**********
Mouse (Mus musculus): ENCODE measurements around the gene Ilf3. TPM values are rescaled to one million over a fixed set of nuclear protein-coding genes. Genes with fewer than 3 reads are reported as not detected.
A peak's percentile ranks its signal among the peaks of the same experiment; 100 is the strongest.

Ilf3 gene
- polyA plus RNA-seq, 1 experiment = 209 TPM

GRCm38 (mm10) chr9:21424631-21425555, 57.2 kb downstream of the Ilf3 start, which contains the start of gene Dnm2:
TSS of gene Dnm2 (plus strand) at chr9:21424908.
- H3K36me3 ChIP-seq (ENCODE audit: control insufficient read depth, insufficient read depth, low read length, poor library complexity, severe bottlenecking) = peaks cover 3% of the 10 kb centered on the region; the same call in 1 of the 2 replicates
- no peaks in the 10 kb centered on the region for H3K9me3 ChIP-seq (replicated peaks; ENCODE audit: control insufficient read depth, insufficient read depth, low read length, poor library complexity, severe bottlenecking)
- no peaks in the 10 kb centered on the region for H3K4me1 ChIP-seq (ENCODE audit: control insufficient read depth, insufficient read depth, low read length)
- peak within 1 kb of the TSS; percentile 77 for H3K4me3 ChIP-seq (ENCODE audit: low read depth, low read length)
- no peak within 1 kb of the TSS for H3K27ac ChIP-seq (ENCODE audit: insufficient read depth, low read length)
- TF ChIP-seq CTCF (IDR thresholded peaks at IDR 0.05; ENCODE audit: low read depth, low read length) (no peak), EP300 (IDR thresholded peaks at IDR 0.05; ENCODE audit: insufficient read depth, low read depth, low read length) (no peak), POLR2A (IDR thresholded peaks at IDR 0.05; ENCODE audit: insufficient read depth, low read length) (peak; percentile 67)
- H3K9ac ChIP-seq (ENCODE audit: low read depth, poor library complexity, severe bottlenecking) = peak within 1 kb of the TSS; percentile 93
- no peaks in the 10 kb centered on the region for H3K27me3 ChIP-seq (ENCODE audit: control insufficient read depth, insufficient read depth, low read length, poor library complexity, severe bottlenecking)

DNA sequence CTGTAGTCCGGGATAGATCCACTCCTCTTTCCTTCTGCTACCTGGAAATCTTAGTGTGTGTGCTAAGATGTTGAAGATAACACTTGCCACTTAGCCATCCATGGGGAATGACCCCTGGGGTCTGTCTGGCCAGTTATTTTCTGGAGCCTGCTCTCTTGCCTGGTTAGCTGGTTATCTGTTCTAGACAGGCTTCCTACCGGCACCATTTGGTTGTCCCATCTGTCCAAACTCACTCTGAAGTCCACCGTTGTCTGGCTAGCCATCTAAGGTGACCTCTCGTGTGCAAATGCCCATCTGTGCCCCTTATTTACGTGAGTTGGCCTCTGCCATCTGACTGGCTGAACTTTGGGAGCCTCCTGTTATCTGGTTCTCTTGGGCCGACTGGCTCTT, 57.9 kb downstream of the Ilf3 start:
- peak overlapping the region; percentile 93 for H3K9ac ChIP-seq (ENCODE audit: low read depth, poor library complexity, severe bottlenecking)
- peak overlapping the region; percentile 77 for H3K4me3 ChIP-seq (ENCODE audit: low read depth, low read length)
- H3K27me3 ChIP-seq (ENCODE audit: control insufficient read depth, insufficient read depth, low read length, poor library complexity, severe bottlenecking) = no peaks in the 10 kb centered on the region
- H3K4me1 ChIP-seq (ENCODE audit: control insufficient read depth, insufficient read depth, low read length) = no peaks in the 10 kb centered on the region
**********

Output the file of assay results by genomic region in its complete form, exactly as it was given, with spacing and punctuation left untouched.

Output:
Mouse (Mus musculus): ENCODE measurements around the gene Ilf3. TPM values are rescaled to one million over a fixed set of nuclear protein-coding genes. Genes with fewer than 3 reads are reported as not detected.
A peak's percentile ranks its signal among the peaks of the same experiment; 100 is the strongest.

Ilf3 gene
- polyA plus RNA-seq, 1 experiment = 209 TPM

GRCm38 (mm10) chr9:21424631-21425555, 57.2 kb downstream of the Ilf3 start, which contains the start of gene Dnm2:
TSS of gene Dnm2 (plus strand) at chr9:21424908.
- H3K36me3 ChIP-seq (ENCODE audit: control insufficient read depth, insufficient read depth, low read length, poor library complexity, severe bottlenecking) = peaks cover 3% of the 10 kb centered on the region; the same call in 1 of the 2 replicates
- no peaks in the 10 kb centered on the region for H3K9me3 ChIP-seq (replicated peaks; ENCODE audit: control insufficient read depth, insufficient read depth, low read length, poor library complexity, severe bottlenecking)
- no peaks in the 10 kb centered on the region for H3K4me1 ChIP-seq (ENCODE audit: control insufficient read depth, insufficient read depth, low read length)
- peak within 1 kb of the TSS; percentile 77 for H3K4me3 ChIP-seq (ENCODE audit: low read depth, low read length)
- no peak within 1 kb of the TSS for H3K27ac ChIP-seq (ENCODE audit: insufficient read depth, low read length)
- TF ChIP-seq CTCF (IDR thresholded peaks at IDR 0.05; ENCODE audit: low read depth, low read length) (no peak), EP300 (IDR thresholded peaks at IDR 0.05; ENCODE audit: insufficient read depth, low read depth, low read length) (no peak), POLR2A (IDR thresholded peaks at IDR 0.05; ENCODE audit: insufficient read depth, low read length) (peak; percentile 67)
- H3K9ac ChIP-seq (ENCODE audit: low read depth, poor library complexity, severe bottlenecking) = peak within 1 kb of the TSS; percentile 93
- no peaks in the 10 kb centered on the region for H3K27me3 ChIP-seq (ENCODE audit: control insufficient read depth, insufficient read depth, low read length, poor library complexity, severe bottlenecking)

DNA sequence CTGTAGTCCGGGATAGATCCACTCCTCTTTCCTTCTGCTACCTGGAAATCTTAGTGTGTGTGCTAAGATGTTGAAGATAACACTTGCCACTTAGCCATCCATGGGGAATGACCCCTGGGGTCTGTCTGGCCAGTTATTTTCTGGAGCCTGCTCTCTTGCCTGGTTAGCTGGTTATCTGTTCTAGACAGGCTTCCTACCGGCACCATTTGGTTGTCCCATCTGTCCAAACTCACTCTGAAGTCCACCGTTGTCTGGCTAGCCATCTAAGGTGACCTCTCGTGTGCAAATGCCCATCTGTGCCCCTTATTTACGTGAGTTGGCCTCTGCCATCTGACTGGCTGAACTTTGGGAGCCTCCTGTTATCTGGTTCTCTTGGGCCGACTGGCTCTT, 57.9 kb downstream of the Ilf3 start:
- peak overlapping the region; percentile 93 for H3K9ac ChIP-seq (ENCODE audit: low read depth, poor library complexity, severe bottlenecking)
- peak overlapping the region; percentile 77 for H3K4me3 ChIP-seq (ENCODE audit: low read depth, low read length)
- H3K27me3 ChIP-seq (ENCODE audit: control insufficient read depth, insufficient read depth, low read length, poor library complexity, severe bottlenecking) = no peaks in the 10 kb centered on the region
- H3K4me1 ChIP-seq (ENCODE audit: control insufficient read depth, insufficient read depth, low read length) = no peaks in the 10 kb centered on the region